Money, above all else, is the motivating factor behind creating a standard. It's expensive to dump millions of dollars into creating a great connection when no one uses it. On the flip side, it's highly lucrative if it becomes the de-facto standard. Every manufacturer that uses the connector, in most cases, must pay a yearly license fee for use of the product, as well as pay a per-unit royalty for every unit produced that uses it. The royalty fees are not huge ($.15 per unit for HDMI, $.05 per unit if they include the logo on the product), but they add up to serious amounts of money when your licensees are producing items in massive quantities. Think of how many products and cables will be sold that are subject to this royalty and do the math... you'll be surprised at the total.

From Analog to Digital

So the first question is how did we get to where we are today? When the first HDTVs launched, there was no such thing as a digital video connection standard. Most TVs at the time shipped with HD compatible component video inputs or 5-wire RGB connections. These connections transmit signals in the analog domain, and are typically fine for CRT based displays like high-resolution tubes and CRT projection displays.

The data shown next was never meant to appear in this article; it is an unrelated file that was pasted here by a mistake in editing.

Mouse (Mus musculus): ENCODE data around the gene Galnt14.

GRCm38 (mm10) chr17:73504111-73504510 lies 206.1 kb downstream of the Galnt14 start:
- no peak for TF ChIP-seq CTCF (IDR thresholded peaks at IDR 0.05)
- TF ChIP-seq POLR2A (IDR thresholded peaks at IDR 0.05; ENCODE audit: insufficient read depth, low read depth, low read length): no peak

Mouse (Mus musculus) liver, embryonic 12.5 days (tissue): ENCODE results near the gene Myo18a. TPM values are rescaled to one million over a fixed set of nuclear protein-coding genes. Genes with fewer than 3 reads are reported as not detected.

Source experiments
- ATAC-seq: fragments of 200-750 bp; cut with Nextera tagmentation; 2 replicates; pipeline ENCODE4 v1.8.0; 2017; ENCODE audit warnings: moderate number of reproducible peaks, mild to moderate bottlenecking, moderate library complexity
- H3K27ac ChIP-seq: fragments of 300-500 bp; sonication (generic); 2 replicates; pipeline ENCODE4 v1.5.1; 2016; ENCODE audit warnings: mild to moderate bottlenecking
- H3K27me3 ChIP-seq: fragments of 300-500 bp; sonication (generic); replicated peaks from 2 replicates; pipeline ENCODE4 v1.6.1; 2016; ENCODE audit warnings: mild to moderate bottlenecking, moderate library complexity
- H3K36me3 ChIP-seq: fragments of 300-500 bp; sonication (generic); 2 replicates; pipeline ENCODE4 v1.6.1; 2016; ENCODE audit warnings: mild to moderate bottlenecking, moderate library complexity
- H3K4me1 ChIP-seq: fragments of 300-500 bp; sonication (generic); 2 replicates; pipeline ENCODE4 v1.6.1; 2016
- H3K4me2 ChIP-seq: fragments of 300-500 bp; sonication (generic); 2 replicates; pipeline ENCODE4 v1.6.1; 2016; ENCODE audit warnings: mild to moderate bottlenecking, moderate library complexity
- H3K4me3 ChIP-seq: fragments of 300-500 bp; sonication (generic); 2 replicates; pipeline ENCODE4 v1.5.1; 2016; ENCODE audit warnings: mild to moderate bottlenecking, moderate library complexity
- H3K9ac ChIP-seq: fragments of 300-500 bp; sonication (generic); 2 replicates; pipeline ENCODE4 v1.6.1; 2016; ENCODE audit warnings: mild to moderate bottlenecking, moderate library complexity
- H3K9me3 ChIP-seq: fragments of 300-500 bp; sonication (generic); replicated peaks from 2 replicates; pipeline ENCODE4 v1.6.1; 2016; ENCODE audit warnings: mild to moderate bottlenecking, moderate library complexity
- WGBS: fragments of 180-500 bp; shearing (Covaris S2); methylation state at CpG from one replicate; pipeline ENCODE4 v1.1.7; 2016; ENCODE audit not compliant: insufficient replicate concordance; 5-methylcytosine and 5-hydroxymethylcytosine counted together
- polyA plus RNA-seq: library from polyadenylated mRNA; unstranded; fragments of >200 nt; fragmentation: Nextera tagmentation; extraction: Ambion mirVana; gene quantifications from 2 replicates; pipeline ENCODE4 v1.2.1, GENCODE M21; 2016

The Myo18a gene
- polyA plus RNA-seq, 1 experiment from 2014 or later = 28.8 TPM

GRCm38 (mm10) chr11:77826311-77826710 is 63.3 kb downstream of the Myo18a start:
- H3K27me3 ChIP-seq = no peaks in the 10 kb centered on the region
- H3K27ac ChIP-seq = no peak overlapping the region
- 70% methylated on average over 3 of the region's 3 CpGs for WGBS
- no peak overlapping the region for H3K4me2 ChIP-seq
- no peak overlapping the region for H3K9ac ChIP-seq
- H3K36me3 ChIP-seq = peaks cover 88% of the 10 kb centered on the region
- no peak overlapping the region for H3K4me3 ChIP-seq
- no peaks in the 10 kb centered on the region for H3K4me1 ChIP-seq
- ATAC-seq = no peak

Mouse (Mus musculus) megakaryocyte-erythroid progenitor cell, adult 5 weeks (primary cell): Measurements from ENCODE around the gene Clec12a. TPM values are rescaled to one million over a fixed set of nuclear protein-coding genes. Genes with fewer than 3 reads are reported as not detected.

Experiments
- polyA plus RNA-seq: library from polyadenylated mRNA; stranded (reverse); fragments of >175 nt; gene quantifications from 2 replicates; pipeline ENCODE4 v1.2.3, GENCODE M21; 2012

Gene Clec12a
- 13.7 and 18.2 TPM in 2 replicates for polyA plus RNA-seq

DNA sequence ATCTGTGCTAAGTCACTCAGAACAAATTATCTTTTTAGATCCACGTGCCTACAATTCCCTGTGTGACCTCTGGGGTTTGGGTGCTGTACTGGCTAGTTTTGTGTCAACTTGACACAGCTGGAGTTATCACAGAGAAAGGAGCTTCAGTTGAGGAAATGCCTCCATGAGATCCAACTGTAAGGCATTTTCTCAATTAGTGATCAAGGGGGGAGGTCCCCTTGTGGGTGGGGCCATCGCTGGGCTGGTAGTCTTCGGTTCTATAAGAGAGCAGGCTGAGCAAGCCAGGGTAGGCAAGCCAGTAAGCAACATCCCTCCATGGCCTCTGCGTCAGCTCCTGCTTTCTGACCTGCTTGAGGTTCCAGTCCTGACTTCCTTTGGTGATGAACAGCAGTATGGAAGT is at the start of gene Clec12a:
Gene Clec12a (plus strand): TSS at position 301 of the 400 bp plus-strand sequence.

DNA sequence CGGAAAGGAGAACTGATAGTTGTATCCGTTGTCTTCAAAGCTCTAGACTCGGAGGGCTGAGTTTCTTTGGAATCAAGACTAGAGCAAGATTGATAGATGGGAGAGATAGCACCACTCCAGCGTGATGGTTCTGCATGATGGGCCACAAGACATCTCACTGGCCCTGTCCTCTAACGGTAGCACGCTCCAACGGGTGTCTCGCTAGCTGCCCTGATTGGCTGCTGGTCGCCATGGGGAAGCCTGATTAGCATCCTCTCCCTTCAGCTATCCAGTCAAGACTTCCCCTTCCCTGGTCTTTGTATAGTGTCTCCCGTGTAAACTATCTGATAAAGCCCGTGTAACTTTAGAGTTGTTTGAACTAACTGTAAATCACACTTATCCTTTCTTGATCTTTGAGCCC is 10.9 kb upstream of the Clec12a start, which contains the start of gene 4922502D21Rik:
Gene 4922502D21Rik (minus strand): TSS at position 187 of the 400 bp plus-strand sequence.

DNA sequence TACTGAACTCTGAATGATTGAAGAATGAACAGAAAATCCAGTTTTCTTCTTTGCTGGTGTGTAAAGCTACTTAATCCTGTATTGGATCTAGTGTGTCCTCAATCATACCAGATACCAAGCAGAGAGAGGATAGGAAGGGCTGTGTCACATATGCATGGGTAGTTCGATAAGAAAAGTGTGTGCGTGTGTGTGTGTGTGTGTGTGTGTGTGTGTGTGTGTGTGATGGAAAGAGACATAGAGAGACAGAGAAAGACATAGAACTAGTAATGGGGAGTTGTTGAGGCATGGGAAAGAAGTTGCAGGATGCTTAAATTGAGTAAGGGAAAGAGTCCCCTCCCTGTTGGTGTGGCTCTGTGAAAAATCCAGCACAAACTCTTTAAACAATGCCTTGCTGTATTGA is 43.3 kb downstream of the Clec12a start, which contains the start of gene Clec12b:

Falling prices and strong sales of LCD, Plasma, DLP, and other digital display technologies over the last few years have dramatically shifted the market. These sets don't work as well with analog connections like RGB and component video. Integrated analog-to-digital translation usually does a good job of getting images on the screen, but the image quality suffers as a result.